Jonathan Cutler and Thaddeus Russell: Workers of the World ... Disunite!





[Jonathan Cutler is a professor of sociology at Wesleyan University and the author of 'Labor's Time: Shorter Hours, the UAW, and the Struggle for American Unionism.' Thaddeus Russell is a professor of history at Barnard College and the author of 'Out of the Jungle: Jimmy Hoffa and the Remaking of the American Working Class.']

The growing rift between insurgents in the AFL-CIO and the leadership of the labor federation looks increasingly like civil war....

The heyday of organized labor in America, from the split of the CIO from the AFL in 1935 until the merger in 1955, occurred during another civil war within the labor movement. These were the years when organized labor constituted a vibrant movement full of drama and passion that inspired a generation of labor activists.

As unions battled for the allegiance of workers the rival federations grew exponentially, labor's story was headline news, and union membership reached its high point in American history.

Although today's feuding union factions and most friends of organized labor lament the competition, history suggests that it is essential for the revitalization of American labor. A labor movement in which dueling organizations are forced to compete for the support of potential members can provide workers with the leverage necessary to force union leaders to be accountable to the interests of their members. In a competitive environment, a union leader who does not deliver the goods - higher wages, shorter hours, better benefits, and improved working conditions - risks losing out to a more responsive rival.

In many countries around the world, employers dread the rising expectations unleashed by union competition. Now, business leaders in the US will face a labor movement as divided - and vigorous - as the Canadian, French, Spanish, Korean, and Argentinian labor movements.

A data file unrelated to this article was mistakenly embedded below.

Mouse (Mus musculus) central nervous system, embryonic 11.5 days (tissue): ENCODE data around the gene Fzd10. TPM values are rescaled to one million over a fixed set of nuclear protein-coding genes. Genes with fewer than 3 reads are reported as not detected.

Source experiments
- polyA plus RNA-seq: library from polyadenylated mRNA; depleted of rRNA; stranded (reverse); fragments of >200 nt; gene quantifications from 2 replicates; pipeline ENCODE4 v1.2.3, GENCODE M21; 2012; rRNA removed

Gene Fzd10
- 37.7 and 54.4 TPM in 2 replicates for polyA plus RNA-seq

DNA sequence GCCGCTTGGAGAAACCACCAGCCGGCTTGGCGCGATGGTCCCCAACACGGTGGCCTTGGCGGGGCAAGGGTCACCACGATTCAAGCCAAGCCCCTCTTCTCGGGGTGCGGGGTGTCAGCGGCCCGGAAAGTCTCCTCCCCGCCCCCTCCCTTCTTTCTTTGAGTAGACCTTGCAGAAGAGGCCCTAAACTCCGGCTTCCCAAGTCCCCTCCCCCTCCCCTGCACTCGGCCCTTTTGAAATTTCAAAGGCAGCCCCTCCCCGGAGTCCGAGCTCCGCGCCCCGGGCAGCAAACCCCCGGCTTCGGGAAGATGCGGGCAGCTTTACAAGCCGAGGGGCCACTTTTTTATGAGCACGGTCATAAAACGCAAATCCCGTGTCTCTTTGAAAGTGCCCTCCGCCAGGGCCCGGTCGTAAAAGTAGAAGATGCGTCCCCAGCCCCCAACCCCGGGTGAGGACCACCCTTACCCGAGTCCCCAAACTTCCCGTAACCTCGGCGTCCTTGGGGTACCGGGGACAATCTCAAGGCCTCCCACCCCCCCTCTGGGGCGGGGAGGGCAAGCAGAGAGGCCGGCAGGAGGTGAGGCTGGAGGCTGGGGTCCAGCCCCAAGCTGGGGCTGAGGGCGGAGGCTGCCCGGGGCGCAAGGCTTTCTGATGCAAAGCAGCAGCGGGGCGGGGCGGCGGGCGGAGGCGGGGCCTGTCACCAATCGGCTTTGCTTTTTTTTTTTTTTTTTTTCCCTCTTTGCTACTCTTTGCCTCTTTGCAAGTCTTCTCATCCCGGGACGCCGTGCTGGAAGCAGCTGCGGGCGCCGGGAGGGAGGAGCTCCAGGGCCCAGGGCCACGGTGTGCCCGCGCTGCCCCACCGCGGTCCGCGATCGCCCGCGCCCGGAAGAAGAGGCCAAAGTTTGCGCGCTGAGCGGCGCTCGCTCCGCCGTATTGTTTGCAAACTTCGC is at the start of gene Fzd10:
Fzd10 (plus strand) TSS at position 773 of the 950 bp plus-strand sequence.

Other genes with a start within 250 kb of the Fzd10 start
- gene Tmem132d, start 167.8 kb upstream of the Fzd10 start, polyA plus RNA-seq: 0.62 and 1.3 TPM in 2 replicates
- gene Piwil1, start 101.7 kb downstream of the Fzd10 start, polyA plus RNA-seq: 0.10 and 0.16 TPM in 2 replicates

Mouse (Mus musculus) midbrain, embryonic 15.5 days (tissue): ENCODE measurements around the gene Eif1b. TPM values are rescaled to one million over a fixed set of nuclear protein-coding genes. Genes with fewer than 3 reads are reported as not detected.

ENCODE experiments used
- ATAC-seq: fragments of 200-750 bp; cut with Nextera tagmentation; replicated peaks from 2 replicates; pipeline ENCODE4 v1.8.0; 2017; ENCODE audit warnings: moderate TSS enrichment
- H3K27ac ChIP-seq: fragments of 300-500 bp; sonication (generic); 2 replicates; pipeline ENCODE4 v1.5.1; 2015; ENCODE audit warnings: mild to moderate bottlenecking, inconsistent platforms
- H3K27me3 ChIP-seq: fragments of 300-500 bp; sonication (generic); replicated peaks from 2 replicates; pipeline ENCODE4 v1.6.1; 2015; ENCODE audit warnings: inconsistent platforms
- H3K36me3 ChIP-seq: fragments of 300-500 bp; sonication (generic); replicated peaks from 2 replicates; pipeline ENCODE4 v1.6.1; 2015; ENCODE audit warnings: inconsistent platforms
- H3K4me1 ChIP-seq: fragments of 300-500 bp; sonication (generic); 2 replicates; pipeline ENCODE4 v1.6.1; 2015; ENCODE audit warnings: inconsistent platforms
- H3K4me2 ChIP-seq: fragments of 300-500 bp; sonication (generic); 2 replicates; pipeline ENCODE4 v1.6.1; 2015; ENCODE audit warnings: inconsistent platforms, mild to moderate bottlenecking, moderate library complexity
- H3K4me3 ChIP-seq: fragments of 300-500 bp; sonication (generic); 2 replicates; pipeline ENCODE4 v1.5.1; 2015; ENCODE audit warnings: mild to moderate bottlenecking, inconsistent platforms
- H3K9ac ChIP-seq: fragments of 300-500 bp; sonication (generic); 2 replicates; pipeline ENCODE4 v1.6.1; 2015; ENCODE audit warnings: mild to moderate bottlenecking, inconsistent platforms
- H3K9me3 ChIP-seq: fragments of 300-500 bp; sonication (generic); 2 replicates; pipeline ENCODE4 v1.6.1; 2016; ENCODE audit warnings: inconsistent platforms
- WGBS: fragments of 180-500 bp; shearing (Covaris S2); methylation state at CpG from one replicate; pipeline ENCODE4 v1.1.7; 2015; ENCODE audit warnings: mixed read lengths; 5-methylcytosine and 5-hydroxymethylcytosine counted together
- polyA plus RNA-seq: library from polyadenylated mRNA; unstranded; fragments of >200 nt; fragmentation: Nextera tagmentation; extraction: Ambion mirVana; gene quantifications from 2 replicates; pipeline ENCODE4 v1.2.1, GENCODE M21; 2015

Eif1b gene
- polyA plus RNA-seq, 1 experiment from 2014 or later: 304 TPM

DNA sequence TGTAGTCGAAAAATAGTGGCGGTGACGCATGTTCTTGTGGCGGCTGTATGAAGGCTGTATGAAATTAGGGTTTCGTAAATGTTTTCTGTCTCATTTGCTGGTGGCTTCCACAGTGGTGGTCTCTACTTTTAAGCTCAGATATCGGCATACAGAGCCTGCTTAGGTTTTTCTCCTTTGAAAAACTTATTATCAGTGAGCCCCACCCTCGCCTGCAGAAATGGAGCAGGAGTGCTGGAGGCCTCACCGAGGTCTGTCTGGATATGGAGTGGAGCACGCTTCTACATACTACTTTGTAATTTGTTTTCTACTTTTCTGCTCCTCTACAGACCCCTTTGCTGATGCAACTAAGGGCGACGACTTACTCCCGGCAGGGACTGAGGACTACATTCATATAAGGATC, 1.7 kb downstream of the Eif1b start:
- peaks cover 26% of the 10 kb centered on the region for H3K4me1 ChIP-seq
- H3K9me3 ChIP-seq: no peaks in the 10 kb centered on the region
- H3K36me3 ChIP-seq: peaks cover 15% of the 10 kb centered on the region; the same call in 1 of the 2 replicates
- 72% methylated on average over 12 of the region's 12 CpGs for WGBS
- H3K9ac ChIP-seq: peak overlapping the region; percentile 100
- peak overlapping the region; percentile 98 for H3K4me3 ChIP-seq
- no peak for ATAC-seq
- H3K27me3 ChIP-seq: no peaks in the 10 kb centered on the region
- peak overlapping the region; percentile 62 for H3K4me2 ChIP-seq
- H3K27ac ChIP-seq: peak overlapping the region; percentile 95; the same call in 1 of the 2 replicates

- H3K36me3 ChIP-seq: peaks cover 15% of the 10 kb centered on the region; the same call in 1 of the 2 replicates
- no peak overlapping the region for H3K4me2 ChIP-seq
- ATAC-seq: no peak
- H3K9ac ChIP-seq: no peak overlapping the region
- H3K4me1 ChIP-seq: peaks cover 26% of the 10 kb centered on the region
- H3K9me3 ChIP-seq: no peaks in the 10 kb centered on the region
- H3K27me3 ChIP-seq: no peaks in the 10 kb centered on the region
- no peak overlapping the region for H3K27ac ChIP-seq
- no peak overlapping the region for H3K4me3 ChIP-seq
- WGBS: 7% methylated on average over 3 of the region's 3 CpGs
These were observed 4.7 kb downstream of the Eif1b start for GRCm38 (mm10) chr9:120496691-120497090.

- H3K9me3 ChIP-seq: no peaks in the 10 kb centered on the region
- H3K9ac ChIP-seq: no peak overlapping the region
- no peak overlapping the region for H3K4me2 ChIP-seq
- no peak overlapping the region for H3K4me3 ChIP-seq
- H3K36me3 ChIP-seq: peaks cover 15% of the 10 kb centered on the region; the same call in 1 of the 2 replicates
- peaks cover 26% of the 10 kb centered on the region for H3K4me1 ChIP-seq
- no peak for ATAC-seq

A leading law firm that advises US employers on handling labor issues recently published a report on the labor feud here in which it predicted, "For employers with unions from both competing factions at their facilities, competition for better wages, benefits and other terms and conditions of employment is likely."

Competition among unions leads not only to the creation of better options for the already organized rank and file, but also to the organization of new industries as unions animated by the rivalry generate enthusiasm among the unorganized. Employees participating in union representation elections have been far more likely to vote for union representation over "no union"
when the election involves more than one union vying for workers. Rivalry has also forced down initiation fees and union dues. When unions compete, workers win.

The 1955 merger of the AFL and the CIO all but eliminated competition among unions. For nearly 50 years, the AFL-CIO has operated like a one-party state. There can be no more fitting way to celebrate the anniversary of labor's unification than to end it.

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